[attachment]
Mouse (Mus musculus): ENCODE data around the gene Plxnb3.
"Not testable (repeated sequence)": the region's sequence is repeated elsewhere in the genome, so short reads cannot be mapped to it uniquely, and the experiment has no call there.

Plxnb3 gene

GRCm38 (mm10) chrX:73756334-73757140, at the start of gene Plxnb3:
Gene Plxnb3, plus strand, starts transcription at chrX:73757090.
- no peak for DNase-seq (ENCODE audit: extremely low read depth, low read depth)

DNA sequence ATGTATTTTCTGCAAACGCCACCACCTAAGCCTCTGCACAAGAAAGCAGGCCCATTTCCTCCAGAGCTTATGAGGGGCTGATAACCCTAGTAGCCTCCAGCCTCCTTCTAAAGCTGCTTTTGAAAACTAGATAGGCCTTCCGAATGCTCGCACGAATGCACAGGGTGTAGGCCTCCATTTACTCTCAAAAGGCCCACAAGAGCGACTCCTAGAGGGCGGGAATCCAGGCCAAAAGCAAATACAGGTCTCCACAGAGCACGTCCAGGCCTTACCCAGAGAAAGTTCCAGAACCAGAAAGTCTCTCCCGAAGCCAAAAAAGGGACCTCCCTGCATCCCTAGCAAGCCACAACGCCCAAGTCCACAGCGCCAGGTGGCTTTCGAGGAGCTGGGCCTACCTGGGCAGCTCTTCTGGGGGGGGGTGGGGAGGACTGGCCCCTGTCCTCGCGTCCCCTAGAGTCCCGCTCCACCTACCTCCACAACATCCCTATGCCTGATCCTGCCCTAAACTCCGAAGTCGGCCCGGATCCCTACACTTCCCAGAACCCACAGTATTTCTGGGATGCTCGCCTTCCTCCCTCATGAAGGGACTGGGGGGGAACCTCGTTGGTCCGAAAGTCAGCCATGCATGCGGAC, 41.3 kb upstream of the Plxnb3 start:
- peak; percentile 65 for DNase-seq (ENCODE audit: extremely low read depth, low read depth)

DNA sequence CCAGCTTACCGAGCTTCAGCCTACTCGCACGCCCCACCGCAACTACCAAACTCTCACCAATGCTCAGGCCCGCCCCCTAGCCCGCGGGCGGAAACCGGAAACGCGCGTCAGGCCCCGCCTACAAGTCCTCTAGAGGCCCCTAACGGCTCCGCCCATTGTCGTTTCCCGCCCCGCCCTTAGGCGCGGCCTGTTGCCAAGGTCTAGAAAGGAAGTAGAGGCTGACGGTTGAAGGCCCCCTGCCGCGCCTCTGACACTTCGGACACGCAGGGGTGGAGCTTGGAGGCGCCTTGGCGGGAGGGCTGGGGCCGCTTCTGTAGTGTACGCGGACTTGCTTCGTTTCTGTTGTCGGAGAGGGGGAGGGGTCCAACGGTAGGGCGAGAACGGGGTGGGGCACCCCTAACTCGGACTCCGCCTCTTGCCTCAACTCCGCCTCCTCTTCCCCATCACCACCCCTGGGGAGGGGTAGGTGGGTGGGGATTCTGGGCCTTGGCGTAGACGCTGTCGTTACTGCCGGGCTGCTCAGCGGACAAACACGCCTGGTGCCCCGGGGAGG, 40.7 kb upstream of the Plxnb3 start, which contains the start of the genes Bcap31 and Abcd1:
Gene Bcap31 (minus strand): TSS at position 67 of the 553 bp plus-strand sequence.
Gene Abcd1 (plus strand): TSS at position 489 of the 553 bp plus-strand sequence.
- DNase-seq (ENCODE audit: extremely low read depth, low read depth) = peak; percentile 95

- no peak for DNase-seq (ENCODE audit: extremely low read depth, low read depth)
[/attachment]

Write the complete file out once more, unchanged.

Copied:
Mouse (Mus musculus): ENCODE data around the gene Plxnb3.
"Not testable (repeated sequence)": the region's sequence is repeated elsewhere in the genome, so short reads cannot be mapped to it uniquely, and the experiment has no call there.

Plxnb3 gene

GRCm38 (mm10) chrX:73756334-73757140, at the start of gene Plxnb3:
Gene Plxnb3, plus strand, starts transcription at chrX:73757090.
- no peak for DNase-seq (ENCODE audit: extremely low read depth, low read depth)

DNA sequence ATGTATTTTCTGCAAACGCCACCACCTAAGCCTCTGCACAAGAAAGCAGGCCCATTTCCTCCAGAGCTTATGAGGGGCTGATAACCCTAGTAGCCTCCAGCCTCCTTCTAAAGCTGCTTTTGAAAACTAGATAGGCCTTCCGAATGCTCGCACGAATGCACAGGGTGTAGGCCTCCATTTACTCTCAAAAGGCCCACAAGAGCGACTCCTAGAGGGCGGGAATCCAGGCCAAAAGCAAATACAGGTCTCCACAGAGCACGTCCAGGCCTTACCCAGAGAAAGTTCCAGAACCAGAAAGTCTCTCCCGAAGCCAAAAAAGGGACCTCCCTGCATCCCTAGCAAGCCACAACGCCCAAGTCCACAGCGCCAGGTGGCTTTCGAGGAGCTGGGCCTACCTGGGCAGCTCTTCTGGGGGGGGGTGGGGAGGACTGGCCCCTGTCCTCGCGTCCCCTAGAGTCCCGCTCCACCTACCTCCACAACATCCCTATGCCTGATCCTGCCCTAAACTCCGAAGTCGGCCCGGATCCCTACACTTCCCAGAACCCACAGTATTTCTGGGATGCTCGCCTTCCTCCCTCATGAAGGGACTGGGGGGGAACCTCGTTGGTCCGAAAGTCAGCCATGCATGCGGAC, 41.3 kb upstream of the Plxnb3 start:
- peak; percentile 65 for DNase-seq (ENCODE audit: extremely low read depth, low read depth)

DNA sequence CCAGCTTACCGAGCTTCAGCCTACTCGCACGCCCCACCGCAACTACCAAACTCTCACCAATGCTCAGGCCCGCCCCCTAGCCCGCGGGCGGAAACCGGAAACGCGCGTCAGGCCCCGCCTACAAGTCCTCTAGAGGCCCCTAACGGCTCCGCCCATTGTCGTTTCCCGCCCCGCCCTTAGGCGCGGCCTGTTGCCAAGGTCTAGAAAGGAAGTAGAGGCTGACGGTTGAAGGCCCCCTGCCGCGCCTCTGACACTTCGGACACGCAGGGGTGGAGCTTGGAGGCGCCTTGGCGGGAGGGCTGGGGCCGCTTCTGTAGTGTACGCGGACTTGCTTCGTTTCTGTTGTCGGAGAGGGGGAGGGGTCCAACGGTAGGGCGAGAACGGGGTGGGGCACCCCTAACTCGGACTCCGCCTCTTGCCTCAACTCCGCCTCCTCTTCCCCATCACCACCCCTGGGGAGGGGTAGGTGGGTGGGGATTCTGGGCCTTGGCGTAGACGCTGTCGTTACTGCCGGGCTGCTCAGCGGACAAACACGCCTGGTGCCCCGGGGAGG, 40.7 kb upstream of the Plxnb3 start, which contains the start of the genes Bcap31 and Abcd1:
Gene Bcap31 (minus strand): TSS at position 67 of the 553 bp plus-strand sequence.
Gene Abcd1 (plus strand): TSS at position 489 of the 553 bp plus-strand sequence.
- DNase-seq (ENCODE audit: extremely low read depth, low read depth) = peak; percentile 95

- no peak for DNase-seq (ENCODE audit: extremely low read depth, low read depth)